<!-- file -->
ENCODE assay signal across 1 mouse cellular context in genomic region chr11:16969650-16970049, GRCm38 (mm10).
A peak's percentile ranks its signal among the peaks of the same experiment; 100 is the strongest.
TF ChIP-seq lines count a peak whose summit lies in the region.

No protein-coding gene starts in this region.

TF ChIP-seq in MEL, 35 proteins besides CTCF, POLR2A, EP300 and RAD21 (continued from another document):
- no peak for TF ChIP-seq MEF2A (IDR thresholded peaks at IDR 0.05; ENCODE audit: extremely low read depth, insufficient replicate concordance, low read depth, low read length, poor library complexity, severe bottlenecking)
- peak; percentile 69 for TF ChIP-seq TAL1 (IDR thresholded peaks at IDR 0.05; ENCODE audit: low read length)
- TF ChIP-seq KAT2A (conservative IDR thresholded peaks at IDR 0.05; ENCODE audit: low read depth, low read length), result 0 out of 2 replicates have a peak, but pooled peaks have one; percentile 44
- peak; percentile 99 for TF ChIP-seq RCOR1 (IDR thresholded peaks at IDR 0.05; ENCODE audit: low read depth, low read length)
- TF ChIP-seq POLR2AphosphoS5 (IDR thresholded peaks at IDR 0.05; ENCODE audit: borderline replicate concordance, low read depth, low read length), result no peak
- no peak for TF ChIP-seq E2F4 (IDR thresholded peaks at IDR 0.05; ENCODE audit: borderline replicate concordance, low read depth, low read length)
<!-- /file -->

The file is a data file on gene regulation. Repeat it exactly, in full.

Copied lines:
ENCODE assay signal across 1 mouse cellular context in genomic region chr11:16969650-16970049, GRCm38 (mm10).
A peak's percentile ranks its signal among the peaks of the same experiment; 100 is the strongest.
TF ChIP-seq lines count a peak whose summit lies in the region.

No protein-coding gene starts in this region.

TF ChIP-seq in MEL, 35 proteins besides CTCF, POLR2A, EP300 and RAD21 (continued from another document):
- no peak for TF ChIP-seq MEF2A (IDR thresholded peaks at IDR 0.05; ENCODE audit: extremely low read depth, insufficient replicate concordance, low read depth, low read length, poor library complexity, severe bottlenecking)
- peak; percentile 69 for TF ChIP-seq TAL1 (IDR thresholded peaks at IDR 0.05; ENCODE audit: low read length)
- TF ChIP-seq KAT2A (conservative IDR thresholded peaks at IDR 0.05; ENCODE audit: low read depth, low read length), result 0 out of 2 replicates have a peak, but pooled peaks have one; percentile 44
- peak; percentile 99 for TF ChIP-seq RCOR1 (IDR thresholded peaks at IDR 0.05; ENCODE audit: low read depth, low read length)
- TF ChIP-seq POLR2AphosphoS5 (IDR thresholded peaks at IDR 0.05; ENCODE audit: borderline replicate concordance, low read depth, low read length), result no peak
- no peak for TF ChIP-seq E2F4 (IDR thresholded peaks at IDR 0.05; ENCODE audit: borderline replicate concordance, low read depth, low read length)